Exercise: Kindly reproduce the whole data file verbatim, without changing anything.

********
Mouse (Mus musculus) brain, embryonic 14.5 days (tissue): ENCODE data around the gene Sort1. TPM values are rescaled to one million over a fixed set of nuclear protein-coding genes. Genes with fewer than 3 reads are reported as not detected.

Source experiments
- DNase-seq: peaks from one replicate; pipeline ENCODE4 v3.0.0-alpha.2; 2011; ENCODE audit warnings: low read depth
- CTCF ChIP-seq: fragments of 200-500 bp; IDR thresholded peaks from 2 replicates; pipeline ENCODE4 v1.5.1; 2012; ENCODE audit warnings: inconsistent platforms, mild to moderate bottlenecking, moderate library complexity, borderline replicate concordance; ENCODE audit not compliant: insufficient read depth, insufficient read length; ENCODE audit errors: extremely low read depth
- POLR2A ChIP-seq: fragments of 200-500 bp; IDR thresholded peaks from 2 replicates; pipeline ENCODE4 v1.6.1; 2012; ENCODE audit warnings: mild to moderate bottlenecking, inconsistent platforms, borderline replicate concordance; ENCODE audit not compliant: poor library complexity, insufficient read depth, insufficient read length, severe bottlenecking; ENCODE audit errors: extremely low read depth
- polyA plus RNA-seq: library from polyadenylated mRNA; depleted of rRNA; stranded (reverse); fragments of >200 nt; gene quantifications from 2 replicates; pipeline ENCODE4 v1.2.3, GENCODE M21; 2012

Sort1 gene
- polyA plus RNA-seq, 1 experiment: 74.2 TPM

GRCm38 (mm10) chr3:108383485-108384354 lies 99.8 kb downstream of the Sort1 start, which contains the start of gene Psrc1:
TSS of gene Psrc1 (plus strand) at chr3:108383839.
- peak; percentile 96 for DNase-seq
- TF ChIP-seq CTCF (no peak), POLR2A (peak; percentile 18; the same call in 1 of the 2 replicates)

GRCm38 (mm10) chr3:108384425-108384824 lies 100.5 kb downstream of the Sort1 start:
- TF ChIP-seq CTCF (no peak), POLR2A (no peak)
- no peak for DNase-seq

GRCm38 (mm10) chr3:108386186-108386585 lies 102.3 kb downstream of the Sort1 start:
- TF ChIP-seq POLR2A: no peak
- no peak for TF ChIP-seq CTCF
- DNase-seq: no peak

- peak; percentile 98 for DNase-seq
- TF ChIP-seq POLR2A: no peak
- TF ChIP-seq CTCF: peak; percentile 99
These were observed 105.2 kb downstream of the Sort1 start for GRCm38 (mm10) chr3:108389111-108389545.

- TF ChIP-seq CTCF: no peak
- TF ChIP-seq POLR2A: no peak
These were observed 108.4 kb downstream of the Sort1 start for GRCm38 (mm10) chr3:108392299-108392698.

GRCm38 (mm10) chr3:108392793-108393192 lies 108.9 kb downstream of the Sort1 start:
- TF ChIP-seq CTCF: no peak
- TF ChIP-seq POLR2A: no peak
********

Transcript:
Mouse (Mus musculus) brain, embryonic 14.5 days (tissue): ENCODE data around the gene Sort1. TPM values are rescaled to one million over a fixed set of nuclear protein-coding genes. Genes with fewer than 3 reads are reported as not detected.

Source experiments
- DNase-seq: peaks from one replicate; pipeline ENCODE4 v3.0.0-alpha.2; 2011; ENCODE audit warnings: low read depth
- CTCF ChIP-seq: fragments of 200-500 bp; IDR thresholded peaks from 2 replicates; pipeline ENCODE4 v1.5.1; 2012; ENCODE audit warnings: inconsistent platforms, mild to moderate bottlenecking, moderate library complexity, borderline replicate concordance; ENCODE audit not compliant: insufficient read depth, insufficient read length; ENCODE audit errors: extremely low read depth
- POLR2A ChIP-seq: fragments of 200-500 bp; IDR thresholded peaks from 2 replicates; pipeline ENCODE4 v1.6.1; 2012; ENCODE audit warnings: mild to moderate bottlenecking, inconsistent platforms, borderline replicate concordance; ENCODE audit not compliant: poor library complexity, insufficient read depth, insufficient read length, severe bottlenecking; ENCODE audit errors: extremely low read depth
- polyA plus RNA-seq: library from polyadenylated mRNA; depleted of rRNA; stranded (reverse); fragments of >200 nt; gene quantifications from 2 replicates; pipeline ENCODE4 v1.2.3, GENCODE M21; 2012

Sort1 gene
- polyA plus RNA-seq, 1 experiment: 74.2 TPM

GRCm38 (mm10) chr3:108383485-108384354 lies 99.8 kb downstream of the Sort1 start, which contains the start of gene Psrc1:
TSS of gene Psrc1 (plus strand) at chr3:108383839.
- peak; percentile 96 for DNase-seq
- TF ChIP-seq CTCF (no peak), POLR2A (peak; percentile 18; the same call in 1 of the 2 replicates)

GRCm38 (mm10) chr3:108384425-108384824 lies 100.5 kb downstream of the Sort1 start:
- TF ChIP-seq CTCF (no peak), POLR2A (no peak)
- no peak for DNase-seq

GRCm38 (mm10) chr3:108386186-108386585 lies 102.3 kb downstream of the Sort1 start:
- TF ChIP-seq POLR2A: no peak
- no peak for TF ChIP-seq CTCF
- DNase-seq: no peak

- peak; percentile 98 for DNase-seq
- TF ChIP-seq POLR2A: no peak
- TF ChIP-seq CTCF: peak; percentile 99
These were observed 105.2 kb downstream of the Sort1 start for GRCm38 (mm10) chr3:108389111-108389545.

- TF ChIP-seq CTCF: no peak
- TF ChIP-seq POLR2A: no peak
These were observed 108.4 kb downstream of the Sort1 start for GRCm38 (mm10) chr3:108392299-108392698.

GRCm38 (mm10) chr3:108392793-108393192 lies 108.9 kb downstream of the Sort1 start:
- TF ChIP-seq CTCF: no peak
- TF ChIP-seq POLR2A: no peak